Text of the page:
Tuesday, 4 March 2008

"There was also no mention of super-string theory but perhaps that's no bad thing."

Professor Stephen Hawking is undoubtedly a genius. The present Lucasian Professor of Mathematics has furthered the popularisation of theoretical physics, done tremendous research into black holes, and come up with a neat description of the universe as analogous to the surface of a sphere. His achievements are naturally made all the more impressive by his constant struggle with motor neuron disease. He’s an intellectual personality; the poster boy for late 20th Century science that Einstein was for the early 20th Century.

However the documentary Channel 4 aired about him last night was rather unfair. The main insinuation was that he was on a lone quest to come up with the Theory of Everything that physics strives for. The programme repeatedly mentioned Hawking and Hawking’s discoveries to the neglect of the thousands of other scientists whose research has led us to the position we occupy today. The only other notable physicist mentioned was Roger Penrose. It seems unfair to not acknowledge that science is a collaborative effort made possible only by the work of people working in tandem all over the globe.

Science cannot work with just one person striving towards discovery. The days of men like Galileo working alone against the crowd are over. Modern physics is a world of research papers, intense debate, and trial & error. People bounce theories off each other, improve on them, and eventually unify with opposing theories to explain everything as best they can.

Last night’s documentary seemed to imply that Hawking was entirely responsible for the theory that the Big Bang occurred with a singularity, which he wasn’t: working with Penrose he just proved it mathematically possible for a singularity to exist. The Big Bang theory has been around for considerably longer, probably since the phenomenon of red shift was discovered, if not before. The programme stated that Hawking is looking for a theory of quantum gravity without noting that Feynman has already made a proposal regarding quantum gravity (although admittedly it is rather contentious). Worst of all (for someone who has studied time travel as excessively as I have) there was no mention of the dimension of time at all: strange considering the entire chapter in Hawking’s best-selling book on ‘The Arrow of Time’. Relativity theory was said to demonstrate that large bodies bend space which is not entirely accurate; large bodies like stars and planets bend spacetime, the four-dimensional construct that forms the universe.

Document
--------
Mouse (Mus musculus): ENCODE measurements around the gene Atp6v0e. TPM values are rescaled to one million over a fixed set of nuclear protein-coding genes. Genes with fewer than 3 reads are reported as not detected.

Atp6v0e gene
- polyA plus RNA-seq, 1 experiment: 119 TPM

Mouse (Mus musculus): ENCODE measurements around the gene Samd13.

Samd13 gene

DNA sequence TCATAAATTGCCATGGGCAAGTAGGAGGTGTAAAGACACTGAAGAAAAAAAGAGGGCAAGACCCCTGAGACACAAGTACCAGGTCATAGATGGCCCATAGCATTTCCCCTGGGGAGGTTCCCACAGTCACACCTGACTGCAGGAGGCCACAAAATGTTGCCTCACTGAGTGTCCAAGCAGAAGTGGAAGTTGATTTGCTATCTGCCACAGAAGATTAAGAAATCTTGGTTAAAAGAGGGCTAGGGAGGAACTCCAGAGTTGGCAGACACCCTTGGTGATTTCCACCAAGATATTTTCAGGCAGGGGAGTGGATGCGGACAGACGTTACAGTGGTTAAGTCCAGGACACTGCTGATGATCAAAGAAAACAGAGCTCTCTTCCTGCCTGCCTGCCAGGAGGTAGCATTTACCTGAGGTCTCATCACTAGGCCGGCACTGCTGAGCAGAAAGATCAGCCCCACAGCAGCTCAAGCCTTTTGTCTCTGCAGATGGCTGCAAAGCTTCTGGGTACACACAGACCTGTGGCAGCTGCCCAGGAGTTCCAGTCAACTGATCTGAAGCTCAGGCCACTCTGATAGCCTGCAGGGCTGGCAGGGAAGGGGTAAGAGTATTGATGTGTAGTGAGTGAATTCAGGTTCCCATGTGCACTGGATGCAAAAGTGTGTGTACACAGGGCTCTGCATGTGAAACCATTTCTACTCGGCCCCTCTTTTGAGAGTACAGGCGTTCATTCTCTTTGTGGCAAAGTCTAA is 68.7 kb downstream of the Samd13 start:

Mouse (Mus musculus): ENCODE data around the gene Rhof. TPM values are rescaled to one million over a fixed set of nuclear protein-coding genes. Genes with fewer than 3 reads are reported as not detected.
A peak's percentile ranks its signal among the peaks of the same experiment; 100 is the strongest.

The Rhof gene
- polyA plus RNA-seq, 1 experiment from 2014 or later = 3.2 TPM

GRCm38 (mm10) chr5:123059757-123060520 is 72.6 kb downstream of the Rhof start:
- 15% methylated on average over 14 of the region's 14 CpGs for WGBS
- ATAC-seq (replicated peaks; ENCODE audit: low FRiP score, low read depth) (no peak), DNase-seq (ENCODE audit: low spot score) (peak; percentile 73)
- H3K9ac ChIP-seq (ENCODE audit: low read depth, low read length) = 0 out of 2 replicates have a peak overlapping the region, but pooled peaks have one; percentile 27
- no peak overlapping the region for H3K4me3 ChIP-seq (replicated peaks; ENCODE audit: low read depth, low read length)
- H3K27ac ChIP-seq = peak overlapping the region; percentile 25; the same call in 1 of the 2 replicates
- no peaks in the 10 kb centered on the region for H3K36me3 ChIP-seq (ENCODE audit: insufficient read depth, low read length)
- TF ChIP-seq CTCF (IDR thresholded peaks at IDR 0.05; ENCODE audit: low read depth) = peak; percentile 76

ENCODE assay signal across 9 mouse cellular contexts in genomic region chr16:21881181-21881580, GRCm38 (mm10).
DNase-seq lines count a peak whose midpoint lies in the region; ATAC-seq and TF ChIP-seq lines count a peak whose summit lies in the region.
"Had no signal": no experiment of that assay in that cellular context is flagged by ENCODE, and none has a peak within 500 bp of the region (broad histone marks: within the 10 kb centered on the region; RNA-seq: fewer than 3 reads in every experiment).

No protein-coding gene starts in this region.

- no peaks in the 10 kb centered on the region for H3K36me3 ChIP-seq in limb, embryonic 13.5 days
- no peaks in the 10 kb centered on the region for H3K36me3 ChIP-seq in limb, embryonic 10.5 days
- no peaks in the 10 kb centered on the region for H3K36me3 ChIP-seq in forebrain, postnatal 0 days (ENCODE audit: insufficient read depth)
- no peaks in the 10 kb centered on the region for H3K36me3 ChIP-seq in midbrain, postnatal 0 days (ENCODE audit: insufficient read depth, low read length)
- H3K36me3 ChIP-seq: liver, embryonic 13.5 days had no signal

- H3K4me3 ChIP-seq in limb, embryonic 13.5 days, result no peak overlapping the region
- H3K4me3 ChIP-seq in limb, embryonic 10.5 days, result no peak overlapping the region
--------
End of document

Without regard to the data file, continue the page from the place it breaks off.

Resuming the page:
Stephen Hawking is perhaps best known for his work on black holes which is fine however he is not single-handedly paving the way for the Grand Unified Theory. It must be remembered that he is one single physicist and although he may be a genius, it’s only through scientific collaboration that we are getting close to an ultimate theory.

As a postscript, it seems worth mentioning Hawking’s stance on philosophy. At the very end of ‘A Brief History of Time’ he mentions that it is the philosophers’ job to explain the ‘why’ of the universe because science is close to explaining the ‘how’. He chastises philosophers for not being able to keep up with the trends of science and so not doing their job properly. To a certain extent this is true; a lot of philosophers would rather read Confucius than Einstein, but it’s worth remembering that science is nothing more than a tangential offshoot of philosophy: it was only sometime in the 16th Century that Francis Bacon’s scientific method began the branching of empirical science away from ‘natural philosophy’ as it was known back then. Until the Philosopher Kings are put in place and both science and religion are amalgamated back into philosophy where they belong, maybe scientists should endeavour to keep up with philosophical advances; that way some of the fallacies from documentaries like last night’s could be avoided.

No comments: